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Chloe Westley is the Campaign Manager of the TaxPayers’ Alliance.

During Theresa May’s final weeks in office, in an attempt to build a legacy which is separate to Brexit, several new policies have been announced. Zero net emissions by 2050, a new quango to tackle injustices, a consultation on paternity leave. And, in what could be one of her final decisions as Prime Minister, the Treasury will announce today that public sector staff will be receiving a pay rise.

Perhaps these are policies that May has always wanted to implement, but never got around to. A sense of urgency and a deadline can often galvanize us into action. Or perhaps – more cynically – she sat down and wrote a list of policies designed to sound virtuous and noble at future panel events, so that she could discuss something other than Brexit. I’m an optimist, and like to think that the Prime Minister really does believe in something, even if I don’t agree with each and every announcement.

But is it reasonable to expect the next leader of the Conservative Party to simply shrug their shoulders and accept all of these new policies? For in addition to building on her legacy, the Prime Minister is backing the next leader into a corner on several issues – including public sector pay.

The £2 billion for this public sector pay increase is expected to be paid out of existing budgets, so it wouldn’t be inconceivable for a new leader to suggest that this money be spent in other areas. However, it would certainly be difficult politically to reverse the decision, and that is perhaps why the Prime Minister has rushed to announce it.

It would of course be preferable to give both public and private sector staff a pay-rise by lowering income tax and allowing everyone to keep more of their money. However, this may be considered too radical by many in the Conservative Party. The modern Party – at least at the parliamentary level – has well and truly shifted away from the free market individualism championed by Margaret Thatcher.

So in lieu of giving every hard-pressed employee a pay rise through tax cuts – both public and private sector alike – it might be nice to think we could target the £2 billion pay rise at frontline staff, not well-remunerated bureaucrats. All too often, those already in well paid positions in the public sector are rewarded with bonuses and pay increases, whilst front-line staff seem to be less of a priority.

For example, the Mayor of London has given pay-rises for top earners in City Hall, with those earning £100,000 salaries up 25 per cent since Khan took office in May 2016. And, in 2017, the TaxPayers’ Alliance revealed that senior managers in the NHS had seen their pay increase three times more than nurses over 7 years.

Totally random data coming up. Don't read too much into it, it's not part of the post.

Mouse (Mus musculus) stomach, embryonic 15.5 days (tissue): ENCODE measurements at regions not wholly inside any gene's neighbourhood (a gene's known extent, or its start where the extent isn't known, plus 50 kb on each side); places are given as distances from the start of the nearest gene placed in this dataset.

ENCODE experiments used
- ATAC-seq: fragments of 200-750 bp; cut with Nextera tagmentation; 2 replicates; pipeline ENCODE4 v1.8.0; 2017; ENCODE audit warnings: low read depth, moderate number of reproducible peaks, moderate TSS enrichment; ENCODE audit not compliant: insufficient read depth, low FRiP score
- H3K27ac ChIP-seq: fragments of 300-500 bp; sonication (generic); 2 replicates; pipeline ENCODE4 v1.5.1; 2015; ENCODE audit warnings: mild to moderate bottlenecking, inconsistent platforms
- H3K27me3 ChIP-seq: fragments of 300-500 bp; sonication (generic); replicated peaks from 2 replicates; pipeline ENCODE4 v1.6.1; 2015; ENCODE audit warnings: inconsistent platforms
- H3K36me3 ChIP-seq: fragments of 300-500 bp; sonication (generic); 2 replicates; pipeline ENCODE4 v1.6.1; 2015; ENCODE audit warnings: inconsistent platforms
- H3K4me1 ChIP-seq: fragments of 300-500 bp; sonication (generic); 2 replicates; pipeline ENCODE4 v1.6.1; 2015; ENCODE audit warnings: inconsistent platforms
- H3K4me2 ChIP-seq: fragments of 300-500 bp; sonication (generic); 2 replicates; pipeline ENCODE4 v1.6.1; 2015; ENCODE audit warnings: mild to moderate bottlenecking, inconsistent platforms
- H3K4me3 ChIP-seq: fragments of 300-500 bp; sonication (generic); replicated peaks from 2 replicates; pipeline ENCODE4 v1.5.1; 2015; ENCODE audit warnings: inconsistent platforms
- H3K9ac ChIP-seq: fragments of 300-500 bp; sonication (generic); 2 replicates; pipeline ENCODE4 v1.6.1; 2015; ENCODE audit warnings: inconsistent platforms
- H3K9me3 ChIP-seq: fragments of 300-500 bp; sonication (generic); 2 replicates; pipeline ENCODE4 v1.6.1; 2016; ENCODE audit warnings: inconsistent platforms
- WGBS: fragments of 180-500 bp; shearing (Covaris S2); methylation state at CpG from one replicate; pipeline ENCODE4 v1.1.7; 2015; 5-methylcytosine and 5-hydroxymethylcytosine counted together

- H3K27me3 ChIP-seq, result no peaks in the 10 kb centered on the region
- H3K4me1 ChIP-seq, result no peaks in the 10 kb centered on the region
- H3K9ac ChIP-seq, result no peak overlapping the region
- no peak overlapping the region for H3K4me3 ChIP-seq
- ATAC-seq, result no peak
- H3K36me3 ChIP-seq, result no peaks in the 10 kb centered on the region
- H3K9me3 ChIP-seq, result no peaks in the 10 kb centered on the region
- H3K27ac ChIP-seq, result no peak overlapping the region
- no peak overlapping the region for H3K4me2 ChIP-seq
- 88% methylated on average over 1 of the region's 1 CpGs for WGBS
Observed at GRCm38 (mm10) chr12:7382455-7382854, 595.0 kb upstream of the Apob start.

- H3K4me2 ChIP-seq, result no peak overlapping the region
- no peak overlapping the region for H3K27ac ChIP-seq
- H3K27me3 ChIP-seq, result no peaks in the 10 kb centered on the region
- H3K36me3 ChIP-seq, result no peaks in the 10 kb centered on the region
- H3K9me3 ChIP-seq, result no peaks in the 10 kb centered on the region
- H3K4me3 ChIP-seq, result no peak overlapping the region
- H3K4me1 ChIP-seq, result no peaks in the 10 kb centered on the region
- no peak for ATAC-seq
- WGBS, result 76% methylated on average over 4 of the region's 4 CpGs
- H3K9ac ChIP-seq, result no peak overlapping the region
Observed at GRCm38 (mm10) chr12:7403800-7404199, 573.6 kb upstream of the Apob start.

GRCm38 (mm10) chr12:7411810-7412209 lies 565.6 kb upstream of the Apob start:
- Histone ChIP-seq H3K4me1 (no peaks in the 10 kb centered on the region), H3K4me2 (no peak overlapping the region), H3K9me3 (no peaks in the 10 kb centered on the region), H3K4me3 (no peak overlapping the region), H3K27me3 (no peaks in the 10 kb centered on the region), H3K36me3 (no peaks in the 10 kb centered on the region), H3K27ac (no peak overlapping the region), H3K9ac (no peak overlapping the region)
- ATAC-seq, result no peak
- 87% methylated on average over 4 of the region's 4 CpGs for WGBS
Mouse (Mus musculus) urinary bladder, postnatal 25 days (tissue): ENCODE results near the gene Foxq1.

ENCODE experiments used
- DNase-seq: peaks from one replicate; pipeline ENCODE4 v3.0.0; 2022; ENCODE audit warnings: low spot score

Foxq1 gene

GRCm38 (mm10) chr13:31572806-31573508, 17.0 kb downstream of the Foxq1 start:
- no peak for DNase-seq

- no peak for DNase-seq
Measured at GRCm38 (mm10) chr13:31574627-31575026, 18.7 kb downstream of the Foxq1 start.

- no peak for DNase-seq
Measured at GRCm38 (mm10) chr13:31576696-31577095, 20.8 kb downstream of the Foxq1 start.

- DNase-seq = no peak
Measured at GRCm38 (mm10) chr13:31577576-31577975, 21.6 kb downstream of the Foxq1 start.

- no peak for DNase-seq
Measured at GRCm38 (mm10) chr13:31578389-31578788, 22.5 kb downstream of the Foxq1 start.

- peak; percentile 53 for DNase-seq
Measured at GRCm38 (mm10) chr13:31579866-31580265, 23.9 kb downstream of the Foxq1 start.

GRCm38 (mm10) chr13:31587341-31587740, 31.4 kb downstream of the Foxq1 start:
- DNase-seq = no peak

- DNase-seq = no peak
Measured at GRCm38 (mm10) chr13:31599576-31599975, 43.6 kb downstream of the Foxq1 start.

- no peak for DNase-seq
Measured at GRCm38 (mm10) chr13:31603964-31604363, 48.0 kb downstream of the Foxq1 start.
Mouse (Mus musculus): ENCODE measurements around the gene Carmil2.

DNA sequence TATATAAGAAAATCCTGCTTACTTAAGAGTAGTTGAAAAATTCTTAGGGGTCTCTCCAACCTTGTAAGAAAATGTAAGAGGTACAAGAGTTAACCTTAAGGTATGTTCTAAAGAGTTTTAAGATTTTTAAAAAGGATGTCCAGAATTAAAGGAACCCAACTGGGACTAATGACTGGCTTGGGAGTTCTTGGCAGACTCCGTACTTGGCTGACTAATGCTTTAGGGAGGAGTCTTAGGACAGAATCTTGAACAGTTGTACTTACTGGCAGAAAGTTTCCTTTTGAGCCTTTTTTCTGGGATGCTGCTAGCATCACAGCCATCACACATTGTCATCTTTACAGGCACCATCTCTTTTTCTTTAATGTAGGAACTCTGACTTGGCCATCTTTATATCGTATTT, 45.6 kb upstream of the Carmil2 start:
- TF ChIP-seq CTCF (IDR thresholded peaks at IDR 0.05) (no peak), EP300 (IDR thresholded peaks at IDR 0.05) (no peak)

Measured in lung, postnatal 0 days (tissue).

On the other hand, it must be the case that a handful of teachers are not performing well. At the same time, others will have driven drastic improvements in their classes. Increasing the pay of public sector staff on the lowest incomes might sound desirable, but it also might not be especially fair in terms of performance.

The real culprit here is centralised pay bargaining. It means that pay rises must largely be across the board. Past TPA research showed that ending centralised bargaining can save billions over time.

If the Conservative Party seeks to be the party of law and order, then you might think that it’s essential that some of May’s £2 billion goes towards the retention of police officers with targeted pay rises. In London, we’ve seen that the Mayor can’t be trusted to allocate funds where they are most needed, which has resulted in a failure to tackle crime as effectively as his predecessor. Nationally, you could argue that the government can’t afford to make the same mistake by wasting taxpayers’ money on such unnecessary projects as HS2, on hundreds of quangos and pay-rises for senior bureaucrats – whilst failing to get the basics right.

It’s unlikely that the next Prime Minister will be able to row back on this promise to give public sector staff a pay rise. He may not want to do so, in any case. But,i n the long term, if politicians would like to demand that pay rises go towards those on the frontline, and use them as recruitment and retention for those services or ensure they are based on performance, then centralised pay bargaining will have to be tackled.

More broadly, it’s encouraging that both Jeremy Hunt and Boris Johnson are committed to keeping taxes low, and I hope that in the months ahead Britain will not only be freed from the European Union, but from the 50 year high tax burden as well. Lowering income tax would give every employee in the country a well deserved pay-rise, and be a fantastic way to boost economic growth post-Brexit.

146 comments for: Chloe Westley: Public sector pay – and why centralised bargaining must end

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